6 Things About Breastfeeding

Before you were blessed with your little bundle, you probably hadn't heard that your legs might get hairier or your nipples would darken as your baby bump grew bigger. Now, if you’ve decided to breastfeed, you might be wondering what nursing-related secrets lie ahead! After all, you can learn the fundamentals in a Breastfeeding 101 course, but you simply cannot comprehend the things you’ll experience until you actually begin nourishing your newborn.

Please note: This post does not intend to support any feeding methods over others, we recommend you choose whatever works best for both you and your baby. But, for those who have chosen to nurse or are curious, read below to see 6 things that new mums should know about breastfeeding.

1. You May Not Have Periods for a While

Of course, everyone is different, but many mums can enjoy the unexpected perk of not menstruating while exclusively breastfeeding. If you’re doing a combination of bottle feeding and breastfeeding it’s hard to say when your period will return, but according to the NHS it could start as early as 5 – 6 weeks after you give birth.

The reason your cycle can be stopped lies with the hormone Prolactin. Prolactin production is stimulated by your baby’s suckling, and causes your body to produce more breast milk, which can also lead to a shift in the number of hormones produced to control your periods. Think of it as a push-and-pull situation – the more you breastfeed, the less period controlling hormones you’ll produce, and the longer you could go without a period! As you start weaning your baby and breastfeeding less often, you might notice some light spotting as a sign that your cycle is starting up again.

Keeping things simple when it comes to the questions of ‘how long for’, if a mother breastfeeds for more than one year, they often won’t get their periods for an average of 14 months, but obviously every woman varies and this largely depends on if they breastfeed exclusively both day and night, use a dummy, have started on solid foods, and more.

Just remember, you can get pregnant again without having started your period, so starting a birth control method may be your answer if you don’t want another bun in the oven so soon. Some types of birth control are not recommended while breastfeeding, so speak to your GP before resuming any methods you used pre-pregnancy.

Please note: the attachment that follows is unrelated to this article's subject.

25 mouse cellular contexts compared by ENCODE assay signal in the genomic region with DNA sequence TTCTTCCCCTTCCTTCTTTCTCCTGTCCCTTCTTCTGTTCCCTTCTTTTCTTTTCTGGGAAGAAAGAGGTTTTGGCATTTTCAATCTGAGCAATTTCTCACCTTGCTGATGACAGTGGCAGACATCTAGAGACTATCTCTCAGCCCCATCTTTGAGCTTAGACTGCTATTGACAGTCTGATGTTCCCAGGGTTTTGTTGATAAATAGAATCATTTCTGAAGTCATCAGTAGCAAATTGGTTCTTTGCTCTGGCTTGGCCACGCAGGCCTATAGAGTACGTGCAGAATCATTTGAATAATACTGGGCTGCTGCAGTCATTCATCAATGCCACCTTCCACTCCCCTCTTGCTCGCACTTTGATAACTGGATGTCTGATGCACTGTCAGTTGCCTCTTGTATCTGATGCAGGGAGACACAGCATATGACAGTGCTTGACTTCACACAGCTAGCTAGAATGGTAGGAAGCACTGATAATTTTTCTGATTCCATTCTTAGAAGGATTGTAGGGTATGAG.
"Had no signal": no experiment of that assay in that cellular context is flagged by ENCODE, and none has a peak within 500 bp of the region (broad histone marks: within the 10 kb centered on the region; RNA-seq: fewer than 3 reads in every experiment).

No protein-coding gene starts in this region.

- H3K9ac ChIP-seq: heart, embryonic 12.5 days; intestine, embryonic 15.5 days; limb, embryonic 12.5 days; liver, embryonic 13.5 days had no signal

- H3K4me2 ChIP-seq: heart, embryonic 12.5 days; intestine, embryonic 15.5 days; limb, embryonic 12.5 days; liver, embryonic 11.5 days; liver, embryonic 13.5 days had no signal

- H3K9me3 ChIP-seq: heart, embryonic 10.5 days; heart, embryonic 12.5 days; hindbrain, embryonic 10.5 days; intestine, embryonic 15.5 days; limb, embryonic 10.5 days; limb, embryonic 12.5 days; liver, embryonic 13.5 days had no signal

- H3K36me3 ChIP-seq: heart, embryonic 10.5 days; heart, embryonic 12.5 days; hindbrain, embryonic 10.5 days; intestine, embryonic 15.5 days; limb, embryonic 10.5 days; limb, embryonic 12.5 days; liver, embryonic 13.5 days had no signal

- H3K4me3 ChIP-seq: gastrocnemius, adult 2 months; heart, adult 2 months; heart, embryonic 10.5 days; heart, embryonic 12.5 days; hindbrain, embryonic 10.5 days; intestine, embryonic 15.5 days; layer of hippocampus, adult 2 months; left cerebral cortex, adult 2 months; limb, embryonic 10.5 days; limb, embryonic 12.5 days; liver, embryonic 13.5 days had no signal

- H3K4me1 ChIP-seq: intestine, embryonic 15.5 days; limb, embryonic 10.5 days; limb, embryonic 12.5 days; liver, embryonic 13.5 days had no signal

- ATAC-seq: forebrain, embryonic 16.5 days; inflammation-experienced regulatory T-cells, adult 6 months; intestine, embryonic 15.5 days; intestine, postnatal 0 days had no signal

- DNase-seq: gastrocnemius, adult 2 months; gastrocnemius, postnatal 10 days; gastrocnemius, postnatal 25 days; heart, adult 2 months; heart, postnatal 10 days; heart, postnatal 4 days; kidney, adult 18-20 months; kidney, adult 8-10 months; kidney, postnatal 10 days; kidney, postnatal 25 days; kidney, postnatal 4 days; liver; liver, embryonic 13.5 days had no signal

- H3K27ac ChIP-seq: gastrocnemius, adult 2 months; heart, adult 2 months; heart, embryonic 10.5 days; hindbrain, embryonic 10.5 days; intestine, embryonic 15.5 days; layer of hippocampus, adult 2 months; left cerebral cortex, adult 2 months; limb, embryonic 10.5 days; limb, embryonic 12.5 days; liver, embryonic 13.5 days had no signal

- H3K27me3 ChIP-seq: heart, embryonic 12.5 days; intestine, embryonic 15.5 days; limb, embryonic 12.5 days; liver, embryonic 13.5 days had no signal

2. The Lazy Looking Breast

At first, your breasts will become larger, usually making them one-two sizes bigger - oh, the joy! If your baby becomes more accustomed to one breast or you forget which side you last fed on, the most active side will look a little lazy compared to the other that is still full of milk.

FYI: Between feeds, your breasts may leak milk, so for these unwanted seepages we recommend our bestselling Close Pop-In Reusable Breast Pads which come in a handy pack of 6 with a little mesh bag for storage, and can be machine washed to be used time and time again.

3. Nursing Induces Sleep

You may have heard that babies fall asleep while feeding, but did you know that sleep-deprived mums can nod off, too? When the body releases the hormone oxytocin, it has a calming effect that allows nursing mums to relax - sometimes a bit too much!

FYI: Falling asleep with your baby can pose an extremely high risk of SIDS. For more information, visit the Lullaby Trust.

4. Say Nope to Soap?

Sounds strange to say but experts have suggested women avoid using soap to clean their breasts. The reason lies in the idea that lathering your breasts with lots of soap can dry out your skin, which could lead to uncomfortably cracked nipples.

Having said that, plenty of women use soap and find it causes no issues other than a nice clean body! Gentle cleansers that are fragrance free and suitable for sensitive skin usually do the trick. We suggest trying different soaps and finding out what works for you.

To relieve the pain of sore or cracked nipples, we recommend using the Mama Mio Keep Calm Nipple Balm which uses organic ingredients like coconut oil, olive oil and shea butter to help soothe sensitive nipples.

5. Drink with Caution

A little bit of drinking can be okay, but time your cocktail consumption carefully because according to La Leche League your milk-alcohol level equals your pre-pregnancy blood-alcohol level, and too much could harm your baby.

In other words, if you’re still feeling that G&T buzz after a social gathering, alcohol is still in your milk! The NHS recommends waiting at least 2-3 hours per unit after your last alcoholic drink to breastfeed again. But, if your baby is scheduled a feed within that three-hour time frame, you can always make sure you’ve pumped enough before the party. To ensure your milk supply doesn’t diminish and to avoid uncomfortably full breasts, we would also recommend pumping at your scheduled feeding time whilst your baby drinks previously expressed milk and discarding the alcohol-tainted milk. This does not however, mean any milk remaining is free of alcohol – it will still take the previously mentioned 2-3 hours to clear.

6. You May Get Bitten

Some new mums decide to call it quits once their baby’s first tooth arrives for fear of being bitten, but this needn’t be the case. A curious baby may nip you after they’re done feeding or as they attach to the breast it may feel uncomfortable even though they aren’t actually biting down. This could be due to teething or a general interest in the different textures and may only happen a couple of times. However, it is worth noting that babies will explore with their mouth all the time! You've likely been bitten on the nose, neck and more as they start to discover new sensations. If they start a habit of nibbling once they’re finished feeding, you could be able to avoid this by paying attention to their cues and ending the feed before they have time to explore with their teeth. For more information, visit La Leche League.